Yesterday, April 24, in San Francisco, California, TarcÀsio Feitosa, social activist in the Terra do Meio (Middle Ground) region of the northern Brazilian state of Pará, was awarded the Goldman Environmental Prize in the South and Central American category for his efforts to preserve the Amazon.
Feitosa is one of the people responsible for the creation of the world’s largest patchwork of protected tropical forest areas, a total of around 225,000 square kilometers including the Verde para Sempre ("Forever Green") and Riozinho do Anfrísio extractive reserves (RESEX), the Serra do Pardo National Park, and the Terra do Meio Ecological Station.
Feitosa was also involved in the creation of the Iriri RESEX, which should be concretized in the coming months.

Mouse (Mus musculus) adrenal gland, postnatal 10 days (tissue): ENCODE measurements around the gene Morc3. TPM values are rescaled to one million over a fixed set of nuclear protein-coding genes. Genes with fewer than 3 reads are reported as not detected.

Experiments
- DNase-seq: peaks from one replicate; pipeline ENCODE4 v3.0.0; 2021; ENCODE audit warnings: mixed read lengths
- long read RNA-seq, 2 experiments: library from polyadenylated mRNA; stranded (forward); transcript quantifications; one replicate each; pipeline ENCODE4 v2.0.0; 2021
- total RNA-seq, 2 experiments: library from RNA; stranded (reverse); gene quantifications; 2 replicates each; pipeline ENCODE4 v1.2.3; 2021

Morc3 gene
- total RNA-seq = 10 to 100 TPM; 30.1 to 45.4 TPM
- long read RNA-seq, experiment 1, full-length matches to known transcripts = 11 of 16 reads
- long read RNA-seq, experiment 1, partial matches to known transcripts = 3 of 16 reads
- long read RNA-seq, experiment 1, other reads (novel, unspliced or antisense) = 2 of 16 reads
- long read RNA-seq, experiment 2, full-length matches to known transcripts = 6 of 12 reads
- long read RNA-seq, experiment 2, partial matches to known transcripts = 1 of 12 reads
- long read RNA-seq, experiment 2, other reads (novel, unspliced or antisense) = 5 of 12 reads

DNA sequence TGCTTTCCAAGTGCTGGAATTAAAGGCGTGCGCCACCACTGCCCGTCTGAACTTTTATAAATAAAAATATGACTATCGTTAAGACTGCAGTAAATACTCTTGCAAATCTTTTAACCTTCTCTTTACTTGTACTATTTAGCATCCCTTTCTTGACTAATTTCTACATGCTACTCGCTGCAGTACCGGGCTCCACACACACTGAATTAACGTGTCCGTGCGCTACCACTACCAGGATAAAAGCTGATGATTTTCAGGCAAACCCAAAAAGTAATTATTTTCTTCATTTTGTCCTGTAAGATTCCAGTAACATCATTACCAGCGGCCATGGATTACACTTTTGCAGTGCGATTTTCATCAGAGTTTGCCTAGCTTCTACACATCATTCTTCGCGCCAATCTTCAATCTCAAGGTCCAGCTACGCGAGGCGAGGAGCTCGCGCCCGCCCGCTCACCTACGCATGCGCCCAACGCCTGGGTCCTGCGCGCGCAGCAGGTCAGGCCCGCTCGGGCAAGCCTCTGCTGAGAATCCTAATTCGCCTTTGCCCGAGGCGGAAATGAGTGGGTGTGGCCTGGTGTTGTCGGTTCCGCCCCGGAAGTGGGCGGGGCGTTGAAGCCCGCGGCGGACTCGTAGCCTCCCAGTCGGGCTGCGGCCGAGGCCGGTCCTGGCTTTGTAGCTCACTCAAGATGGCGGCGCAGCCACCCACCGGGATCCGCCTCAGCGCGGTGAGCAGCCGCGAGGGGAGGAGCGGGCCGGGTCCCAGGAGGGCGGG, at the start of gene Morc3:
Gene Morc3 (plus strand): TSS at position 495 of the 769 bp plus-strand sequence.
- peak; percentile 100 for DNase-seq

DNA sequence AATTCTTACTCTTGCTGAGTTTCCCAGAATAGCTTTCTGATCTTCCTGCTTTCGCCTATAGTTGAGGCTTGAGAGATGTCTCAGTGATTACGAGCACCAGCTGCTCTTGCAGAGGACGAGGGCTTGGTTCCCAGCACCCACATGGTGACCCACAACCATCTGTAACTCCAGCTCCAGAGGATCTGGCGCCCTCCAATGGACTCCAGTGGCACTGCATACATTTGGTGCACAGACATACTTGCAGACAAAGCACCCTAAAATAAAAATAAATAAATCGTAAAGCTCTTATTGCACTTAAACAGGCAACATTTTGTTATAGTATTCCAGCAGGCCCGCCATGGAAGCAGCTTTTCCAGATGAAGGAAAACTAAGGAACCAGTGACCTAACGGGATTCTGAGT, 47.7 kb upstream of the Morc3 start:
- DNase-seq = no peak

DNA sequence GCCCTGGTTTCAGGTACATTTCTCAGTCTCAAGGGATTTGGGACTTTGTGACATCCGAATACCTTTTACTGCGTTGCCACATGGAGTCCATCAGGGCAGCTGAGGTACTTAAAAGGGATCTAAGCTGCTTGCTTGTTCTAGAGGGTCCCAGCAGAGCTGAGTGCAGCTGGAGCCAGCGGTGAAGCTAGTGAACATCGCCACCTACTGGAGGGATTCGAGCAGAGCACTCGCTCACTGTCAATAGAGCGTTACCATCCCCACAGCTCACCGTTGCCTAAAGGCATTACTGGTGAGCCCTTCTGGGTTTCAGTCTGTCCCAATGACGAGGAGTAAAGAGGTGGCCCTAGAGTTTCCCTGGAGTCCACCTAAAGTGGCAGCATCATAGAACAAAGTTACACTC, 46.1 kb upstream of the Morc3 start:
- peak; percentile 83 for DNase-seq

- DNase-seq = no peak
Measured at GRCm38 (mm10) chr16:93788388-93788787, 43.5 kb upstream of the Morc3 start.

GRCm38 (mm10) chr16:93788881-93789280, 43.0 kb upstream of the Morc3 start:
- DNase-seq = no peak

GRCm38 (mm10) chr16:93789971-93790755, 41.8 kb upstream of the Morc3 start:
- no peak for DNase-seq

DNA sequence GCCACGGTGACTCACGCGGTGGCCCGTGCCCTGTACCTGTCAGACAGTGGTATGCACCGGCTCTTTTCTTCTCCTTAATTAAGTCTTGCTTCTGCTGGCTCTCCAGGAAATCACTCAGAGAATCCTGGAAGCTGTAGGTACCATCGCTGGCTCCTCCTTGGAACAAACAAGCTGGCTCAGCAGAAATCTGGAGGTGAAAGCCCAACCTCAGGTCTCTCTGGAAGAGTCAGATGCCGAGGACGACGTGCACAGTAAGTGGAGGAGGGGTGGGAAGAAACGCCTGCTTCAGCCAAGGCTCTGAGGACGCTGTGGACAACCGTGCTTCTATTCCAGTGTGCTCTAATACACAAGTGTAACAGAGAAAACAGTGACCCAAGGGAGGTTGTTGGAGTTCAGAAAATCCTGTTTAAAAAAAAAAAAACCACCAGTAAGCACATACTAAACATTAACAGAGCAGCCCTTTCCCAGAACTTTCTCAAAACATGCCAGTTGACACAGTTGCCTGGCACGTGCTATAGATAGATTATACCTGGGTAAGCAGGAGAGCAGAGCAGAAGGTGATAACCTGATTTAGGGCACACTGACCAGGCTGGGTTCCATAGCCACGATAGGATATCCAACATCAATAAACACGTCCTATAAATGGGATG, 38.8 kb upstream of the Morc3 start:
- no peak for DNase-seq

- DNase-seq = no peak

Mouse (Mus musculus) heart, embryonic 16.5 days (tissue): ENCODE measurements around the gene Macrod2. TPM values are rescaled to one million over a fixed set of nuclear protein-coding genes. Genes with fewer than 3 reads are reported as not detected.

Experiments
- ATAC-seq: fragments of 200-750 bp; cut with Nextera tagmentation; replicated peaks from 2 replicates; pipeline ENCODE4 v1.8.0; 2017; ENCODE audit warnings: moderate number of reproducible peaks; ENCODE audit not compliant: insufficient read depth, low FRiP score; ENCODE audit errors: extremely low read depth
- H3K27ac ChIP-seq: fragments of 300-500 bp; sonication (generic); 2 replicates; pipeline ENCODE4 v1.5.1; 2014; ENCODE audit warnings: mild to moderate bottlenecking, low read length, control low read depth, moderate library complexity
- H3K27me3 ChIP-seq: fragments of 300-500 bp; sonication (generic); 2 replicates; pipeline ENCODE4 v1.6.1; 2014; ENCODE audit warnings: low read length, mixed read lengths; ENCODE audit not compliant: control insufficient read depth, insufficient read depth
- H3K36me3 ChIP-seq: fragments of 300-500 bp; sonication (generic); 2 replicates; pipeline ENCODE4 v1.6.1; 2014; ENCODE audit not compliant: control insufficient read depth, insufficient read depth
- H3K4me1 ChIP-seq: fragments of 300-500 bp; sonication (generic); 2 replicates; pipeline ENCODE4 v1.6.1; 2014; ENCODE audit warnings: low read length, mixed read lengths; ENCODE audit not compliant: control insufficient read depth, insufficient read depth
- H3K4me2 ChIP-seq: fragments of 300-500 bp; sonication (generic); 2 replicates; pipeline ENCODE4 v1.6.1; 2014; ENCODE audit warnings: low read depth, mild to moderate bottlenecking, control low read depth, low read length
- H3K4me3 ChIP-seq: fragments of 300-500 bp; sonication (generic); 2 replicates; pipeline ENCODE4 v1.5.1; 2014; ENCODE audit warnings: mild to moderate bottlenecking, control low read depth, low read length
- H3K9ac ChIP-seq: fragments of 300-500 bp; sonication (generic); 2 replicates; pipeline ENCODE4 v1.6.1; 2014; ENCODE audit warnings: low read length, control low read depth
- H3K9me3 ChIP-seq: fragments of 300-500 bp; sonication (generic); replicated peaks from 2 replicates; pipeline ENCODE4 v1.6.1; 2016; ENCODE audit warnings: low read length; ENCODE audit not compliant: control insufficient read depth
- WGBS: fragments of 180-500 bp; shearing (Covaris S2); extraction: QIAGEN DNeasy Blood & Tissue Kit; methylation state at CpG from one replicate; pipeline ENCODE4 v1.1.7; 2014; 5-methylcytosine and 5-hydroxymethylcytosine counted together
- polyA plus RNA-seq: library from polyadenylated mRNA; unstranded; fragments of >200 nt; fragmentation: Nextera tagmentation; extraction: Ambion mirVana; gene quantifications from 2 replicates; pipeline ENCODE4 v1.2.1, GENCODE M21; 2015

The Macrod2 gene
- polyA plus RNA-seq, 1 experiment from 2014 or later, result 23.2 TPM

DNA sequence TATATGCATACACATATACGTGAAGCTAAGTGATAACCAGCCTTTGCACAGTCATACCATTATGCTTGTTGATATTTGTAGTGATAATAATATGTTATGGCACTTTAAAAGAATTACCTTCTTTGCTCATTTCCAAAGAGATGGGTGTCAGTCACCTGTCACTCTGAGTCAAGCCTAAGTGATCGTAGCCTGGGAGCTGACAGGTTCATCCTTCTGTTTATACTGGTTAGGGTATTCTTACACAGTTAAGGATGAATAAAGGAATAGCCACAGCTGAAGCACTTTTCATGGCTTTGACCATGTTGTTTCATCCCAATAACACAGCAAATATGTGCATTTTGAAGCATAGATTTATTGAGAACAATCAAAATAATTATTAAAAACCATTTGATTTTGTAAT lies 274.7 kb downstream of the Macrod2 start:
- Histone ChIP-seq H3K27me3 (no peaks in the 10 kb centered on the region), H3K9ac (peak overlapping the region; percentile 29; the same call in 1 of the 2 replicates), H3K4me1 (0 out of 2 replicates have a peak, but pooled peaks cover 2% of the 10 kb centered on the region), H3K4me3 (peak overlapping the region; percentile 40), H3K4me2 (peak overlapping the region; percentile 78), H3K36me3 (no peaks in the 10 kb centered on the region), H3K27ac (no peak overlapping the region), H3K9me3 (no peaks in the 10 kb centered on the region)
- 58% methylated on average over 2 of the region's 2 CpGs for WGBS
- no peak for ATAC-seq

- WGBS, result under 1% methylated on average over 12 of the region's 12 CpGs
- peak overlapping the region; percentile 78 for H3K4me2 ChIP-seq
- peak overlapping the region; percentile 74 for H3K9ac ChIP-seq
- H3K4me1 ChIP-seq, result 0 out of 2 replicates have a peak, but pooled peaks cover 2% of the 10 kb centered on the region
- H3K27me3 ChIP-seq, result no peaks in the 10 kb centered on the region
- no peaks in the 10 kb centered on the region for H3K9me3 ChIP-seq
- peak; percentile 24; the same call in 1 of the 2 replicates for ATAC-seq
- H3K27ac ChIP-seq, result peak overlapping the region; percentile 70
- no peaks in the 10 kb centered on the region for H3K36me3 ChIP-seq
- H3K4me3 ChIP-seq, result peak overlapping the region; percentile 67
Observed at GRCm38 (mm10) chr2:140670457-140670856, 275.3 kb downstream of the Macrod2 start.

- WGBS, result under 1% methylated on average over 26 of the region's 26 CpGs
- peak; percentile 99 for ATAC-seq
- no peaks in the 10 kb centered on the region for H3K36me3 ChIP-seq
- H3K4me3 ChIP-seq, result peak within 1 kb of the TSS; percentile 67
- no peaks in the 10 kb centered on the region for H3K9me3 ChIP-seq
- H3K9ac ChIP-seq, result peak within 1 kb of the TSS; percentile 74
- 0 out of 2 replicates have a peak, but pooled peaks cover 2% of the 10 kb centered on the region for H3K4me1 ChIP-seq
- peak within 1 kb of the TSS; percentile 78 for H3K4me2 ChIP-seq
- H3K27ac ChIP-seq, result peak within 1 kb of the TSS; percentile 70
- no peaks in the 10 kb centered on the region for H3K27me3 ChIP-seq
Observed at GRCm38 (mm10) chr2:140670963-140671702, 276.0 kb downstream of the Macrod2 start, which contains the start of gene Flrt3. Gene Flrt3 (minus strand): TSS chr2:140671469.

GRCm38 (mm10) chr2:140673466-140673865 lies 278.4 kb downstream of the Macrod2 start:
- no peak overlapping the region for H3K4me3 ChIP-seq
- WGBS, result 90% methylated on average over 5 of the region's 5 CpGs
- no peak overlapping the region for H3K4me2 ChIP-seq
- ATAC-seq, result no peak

Feitosa is the third Brazilian recipient of the US$ 125,000 prize. The first, in 1992, was Carlos Alberto Ricardo, one of the founders of the Socioenvironmental Institute.
Ricardo was recognized for his defense of the rights of indigenous peoples during the process of elaborating the 1988 Federal Constitution, as well his accomplishments related to the demarcation of the Yanomami territory.
The other Brazilian winner is the current minister of the Environment, Marina Silva, who was awarded the prize in 1996 for her efforts to establish extractive reserves in her home state of Acre.